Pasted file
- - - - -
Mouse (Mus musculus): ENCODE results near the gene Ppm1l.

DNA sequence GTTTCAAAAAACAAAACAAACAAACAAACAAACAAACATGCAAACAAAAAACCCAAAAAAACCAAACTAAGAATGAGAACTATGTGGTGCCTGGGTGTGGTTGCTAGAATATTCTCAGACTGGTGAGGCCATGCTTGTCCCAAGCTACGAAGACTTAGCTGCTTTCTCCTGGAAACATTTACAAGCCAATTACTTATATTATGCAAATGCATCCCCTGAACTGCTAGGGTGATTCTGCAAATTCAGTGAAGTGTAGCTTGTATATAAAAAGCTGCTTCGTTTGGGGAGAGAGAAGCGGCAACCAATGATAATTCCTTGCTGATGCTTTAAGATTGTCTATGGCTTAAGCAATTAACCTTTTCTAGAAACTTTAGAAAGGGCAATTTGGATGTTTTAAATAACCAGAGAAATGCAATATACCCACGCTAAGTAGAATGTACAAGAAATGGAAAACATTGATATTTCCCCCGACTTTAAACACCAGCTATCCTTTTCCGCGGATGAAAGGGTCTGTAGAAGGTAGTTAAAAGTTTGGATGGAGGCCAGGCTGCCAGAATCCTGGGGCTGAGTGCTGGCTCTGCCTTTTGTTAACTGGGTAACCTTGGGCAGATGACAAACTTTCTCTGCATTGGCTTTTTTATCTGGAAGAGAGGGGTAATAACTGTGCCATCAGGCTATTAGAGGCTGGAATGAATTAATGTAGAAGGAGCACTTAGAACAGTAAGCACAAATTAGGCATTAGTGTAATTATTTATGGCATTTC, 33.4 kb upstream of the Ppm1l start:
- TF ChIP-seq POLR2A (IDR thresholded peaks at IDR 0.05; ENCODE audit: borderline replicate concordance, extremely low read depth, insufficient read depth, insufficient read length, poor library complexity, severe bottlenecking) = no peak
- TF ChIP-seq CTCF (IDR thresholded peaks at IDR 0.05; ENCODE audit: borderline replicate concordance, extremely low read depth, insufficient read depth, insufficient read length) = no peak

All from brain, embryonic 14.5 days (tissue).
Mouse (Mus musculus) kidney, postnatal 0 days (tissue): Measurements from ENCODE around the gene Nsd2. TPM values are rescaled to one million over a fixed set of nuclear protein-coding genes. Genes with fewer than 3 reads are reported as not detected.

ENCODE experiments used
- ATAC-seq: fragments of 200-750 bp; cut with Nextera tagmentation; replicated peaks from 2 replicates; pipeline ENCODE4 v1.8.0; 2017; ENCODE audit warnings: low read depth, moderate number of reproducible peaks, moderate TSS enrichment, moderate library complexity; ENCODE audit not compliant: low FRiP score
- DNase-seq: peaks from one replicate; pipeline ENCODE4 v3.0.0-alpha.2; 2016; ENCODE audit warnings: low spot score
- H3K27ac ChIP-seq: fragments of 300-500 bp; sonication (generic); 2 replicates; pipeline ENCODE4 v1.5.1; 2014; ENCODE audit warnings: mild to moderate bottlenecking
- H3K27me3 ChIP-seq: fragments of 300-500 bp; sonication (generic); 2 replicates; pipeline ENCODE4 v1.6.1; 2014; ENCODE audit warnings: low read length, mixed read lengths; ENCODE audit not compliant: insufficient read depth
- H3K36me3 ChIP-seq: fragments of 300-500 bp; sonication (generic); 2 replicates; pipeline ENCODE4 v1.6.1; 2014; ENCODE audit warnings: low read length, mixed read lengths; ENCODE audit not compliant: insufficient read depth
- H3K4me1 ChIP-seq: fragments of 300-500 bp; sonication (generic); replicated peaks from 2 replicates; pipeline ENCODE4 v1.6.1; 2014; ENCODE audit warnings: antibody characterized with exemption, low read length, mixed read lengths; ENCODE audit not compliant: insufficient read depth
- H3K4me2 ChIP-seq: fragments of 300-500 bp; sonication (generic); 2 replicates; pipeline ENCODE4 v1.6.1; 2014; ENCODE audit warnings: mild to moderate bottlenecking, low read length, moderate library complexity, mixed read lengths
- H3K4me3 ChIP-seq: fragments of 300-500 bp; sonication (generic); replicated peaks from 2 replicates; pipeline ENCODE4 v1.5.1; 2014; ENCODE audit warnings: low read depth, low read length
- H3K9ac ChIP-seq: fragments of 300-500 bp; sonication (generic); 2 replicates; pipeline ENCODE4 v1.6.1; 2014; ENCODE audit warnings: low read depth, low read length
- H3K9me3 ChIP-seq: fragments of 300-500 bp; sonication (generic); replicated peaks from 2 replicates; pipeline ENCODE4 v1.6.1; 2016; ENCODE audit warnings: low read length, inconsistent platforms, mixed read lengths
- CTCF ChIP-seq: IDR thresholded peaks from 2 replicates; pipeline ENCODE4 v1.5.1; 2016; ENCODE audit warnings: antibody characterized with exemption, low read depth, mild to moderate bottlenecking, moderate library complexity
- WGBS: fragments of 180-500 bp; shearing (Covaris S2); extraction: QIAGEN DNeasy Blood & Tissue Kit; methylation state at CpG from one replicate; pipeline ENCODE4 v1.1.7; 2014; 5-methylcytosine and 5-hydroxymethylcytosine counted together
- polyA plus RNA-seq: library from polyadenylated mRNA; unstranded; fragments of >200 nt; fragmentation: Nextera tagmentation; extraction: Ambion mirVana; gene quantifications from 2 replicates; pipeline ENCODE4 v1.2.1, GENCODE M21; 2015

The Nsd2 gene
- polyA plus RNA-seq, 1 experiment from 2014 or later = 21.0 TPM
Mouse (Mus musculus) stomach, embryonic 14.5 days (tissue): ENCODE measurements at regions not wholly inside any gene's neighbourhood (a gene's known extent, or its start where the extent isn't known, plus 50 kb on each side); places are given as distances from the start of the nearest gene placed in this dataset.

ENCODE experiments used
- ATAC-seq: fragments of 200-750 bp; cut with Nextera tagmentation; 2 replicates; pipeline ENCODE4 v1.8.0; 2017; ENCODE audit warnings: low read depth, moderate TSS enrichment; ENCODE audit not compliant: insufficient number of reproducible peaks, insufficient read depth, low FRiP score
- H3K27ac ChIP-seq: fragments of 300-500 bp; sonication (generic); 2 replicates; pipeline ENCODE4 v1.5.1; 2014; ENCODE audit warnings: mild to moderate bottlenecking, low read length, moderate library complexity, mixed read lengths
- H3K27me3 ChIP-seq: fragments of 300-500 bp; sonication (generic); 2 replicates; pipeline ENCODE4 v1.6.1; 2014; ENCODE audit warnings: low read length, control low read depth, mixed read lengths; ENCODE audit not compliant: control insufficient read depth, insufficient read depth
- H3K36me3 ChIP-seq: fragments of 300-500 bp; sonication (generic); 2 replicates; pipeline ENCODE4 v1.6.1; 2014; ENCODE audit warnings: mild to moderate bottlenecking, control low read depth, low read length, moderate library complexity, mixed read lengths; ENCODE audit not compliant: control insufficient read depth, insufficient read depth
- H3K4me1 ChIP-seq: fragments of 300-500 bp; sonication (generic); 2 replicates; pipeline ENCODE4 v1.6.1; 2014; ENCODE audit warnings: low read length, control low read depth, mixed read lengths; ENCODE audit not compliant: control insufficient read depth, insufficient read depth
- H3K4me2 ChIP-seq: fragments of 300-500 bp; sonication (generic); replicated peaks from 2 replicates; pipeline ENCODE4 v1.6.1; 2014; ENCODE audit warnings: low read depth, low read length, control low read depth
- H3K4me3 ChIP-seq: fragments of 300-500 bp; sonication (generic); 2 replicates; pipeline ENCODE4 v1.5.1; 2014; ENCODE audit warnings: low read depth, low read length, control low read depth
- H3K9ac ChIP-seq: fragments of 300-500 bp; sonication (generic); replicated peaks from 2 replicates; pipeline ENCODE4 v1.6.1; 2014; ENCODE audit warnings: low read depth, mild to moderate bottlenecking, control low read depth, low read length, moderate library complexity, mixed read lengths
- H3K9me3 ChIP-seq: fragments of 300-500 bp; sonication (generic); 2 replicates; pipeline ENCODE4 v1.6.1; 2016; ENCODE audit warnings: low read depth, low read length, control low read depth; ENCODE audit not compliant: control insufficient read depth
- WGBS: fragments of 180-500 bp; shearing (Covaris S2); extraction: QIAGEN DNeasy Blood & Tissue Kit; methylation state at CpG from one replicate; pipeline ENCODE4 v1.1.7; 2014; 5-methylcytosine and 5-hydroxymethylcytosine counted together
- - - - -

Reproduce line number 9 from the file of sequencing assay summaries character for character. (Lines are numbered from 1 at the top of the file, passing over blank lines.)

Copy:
- DNase-seq: peaks from one replicate; pipeline ENCODE4 v3.0.0-alpha.2; 2016; ENCODE audit warnings: low spot score